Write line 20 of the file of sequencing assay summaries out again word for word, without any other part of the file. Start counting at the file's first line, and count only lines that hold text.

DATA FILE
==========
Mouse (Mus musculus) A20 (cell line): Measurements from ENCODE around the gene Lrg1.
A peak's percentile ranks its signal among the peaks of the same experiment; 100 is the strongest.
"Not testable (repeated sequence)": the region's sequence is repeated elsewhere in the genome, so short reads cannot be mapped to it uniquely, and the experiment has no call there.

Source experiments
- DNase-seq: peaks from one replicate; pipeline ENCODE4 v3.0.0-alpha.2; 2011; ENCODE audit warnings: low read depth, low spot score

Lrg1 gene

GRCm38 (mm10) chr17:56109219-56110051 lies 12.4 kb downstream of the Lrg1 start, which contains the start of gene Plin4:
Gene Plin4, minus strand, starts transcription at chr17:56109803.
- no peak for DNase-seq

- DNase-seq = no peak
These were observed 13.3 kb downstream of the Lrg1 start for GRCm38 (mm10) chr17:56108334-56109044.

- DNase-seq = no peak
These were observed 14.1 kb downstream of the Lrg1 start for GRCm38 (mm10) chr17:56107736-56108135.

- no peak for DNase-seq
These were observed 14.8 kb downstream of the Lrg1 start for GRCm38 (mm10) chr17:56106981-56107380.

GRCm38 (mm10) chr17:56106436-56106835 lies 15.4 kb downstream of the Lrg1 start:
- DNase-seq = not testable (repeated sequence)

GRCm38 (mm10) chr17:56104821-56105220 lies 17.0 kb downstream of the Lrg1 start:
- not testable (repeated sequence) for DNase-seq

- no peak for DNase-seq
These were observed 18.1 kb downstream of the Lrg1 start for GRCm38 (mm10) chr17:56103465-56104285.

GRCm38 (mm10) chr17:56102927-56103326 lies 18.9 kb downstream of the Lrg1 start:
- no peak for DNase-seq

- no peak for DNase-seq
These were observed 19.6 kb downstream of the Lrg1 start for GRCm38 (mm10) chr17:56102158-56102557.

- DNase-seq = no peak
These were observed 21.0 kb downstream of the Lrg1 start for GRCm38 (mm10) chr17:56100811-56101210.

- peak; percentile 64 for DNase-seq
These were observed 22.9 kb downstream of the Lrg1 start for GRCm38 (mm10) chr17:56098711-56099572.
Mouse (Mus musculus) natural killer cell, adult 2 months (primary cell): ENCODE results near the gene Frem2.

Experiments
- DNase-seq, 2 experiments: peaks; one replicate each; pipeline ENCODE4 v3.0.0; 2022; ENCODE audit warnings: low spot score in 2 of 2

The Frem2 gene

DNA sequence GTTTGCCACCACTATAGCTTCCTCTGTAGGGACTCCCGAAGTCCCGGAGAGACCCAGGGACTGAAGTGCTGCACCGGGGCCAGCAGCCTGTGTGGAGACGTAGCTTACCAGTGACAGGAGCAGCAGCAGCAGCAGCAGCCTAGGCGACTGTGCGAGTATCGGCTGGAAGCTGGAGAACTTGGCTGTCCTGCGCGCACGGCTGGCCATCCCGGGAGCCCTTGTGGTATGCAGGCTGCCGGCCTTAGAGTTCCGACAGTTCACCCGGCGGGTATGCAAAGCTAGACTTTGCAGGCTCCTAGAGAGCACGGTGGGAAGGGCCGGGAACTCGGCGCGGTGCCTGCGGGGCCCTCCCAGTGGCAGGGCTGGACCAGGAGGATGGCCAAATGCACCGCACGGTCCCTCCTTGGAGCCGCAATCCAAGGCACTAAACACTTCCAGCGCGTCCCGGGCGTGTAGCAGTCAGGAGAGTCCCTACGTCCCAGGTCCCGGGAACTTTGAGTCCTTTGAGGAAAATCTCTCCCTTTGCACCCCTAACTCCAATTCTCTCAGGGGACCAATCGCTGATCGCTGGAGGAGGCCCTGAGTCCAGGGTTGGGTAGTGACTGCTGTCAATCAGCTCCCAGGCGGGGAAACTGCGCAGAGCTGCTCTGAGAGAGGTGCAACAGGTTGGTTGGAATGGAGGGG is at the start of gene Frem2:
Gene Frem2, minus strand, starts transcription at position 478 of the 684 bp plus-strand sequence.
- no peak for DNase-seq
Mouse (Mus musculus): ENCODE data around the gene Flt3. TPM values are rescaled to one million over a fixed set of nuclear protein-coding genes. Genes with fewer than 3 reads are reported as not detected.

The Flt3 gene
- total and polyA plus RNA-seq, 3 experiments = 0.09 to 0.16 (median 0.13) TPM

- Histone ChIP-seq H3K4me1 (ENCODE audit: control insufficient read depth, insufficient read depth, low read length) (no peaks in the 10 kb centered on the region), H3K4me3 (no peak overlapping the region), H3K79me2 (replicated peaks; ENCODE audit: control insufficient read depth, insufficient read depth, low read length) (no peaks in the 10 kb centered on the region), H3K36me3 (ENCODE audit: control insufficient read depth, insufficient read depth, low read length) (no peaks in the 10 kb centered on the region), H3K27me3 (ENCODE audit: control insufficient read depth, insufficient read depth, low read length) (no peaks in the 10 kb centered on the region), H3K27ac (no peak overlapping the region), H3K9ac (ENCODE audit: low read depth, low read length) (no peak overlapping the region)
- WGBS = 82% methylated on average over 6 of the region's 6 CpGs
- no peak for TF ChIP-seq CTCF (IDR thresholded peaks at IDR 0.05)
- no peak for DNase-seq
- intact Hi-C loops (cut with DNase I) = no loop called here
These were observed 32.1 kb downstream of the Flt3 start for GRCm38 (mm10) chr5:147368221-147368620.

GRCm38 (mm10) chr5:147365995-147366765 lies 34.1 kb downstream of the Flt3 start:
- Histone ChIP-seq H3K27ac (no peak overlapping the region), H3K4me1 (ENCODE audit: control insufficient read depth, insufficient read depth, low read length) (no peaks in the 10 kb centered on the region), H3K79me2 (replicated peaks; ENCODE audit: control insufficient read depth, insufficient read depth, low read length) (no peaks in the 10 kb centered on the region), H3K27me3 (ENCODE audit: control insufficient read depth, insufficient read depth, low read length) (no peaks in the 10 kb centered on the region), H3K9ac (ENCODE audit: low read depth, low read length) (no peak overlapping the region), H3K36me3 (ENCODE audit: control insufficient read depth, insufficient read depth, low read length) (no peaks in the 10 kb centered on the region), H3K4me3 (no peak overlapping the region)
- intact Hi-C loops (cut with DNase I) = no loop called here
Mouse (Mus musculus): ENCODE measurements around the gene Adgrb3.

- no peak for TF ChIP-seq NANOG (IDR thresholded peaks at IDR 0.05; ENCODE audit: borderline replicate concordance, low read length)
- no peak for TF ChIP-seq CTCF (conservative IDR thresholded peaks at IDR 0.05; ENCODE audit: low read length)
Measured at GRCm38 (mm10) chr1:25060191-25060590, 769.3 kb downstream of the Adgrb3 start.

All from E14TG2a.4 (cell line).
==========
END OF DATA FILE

- no peak for DNase-seq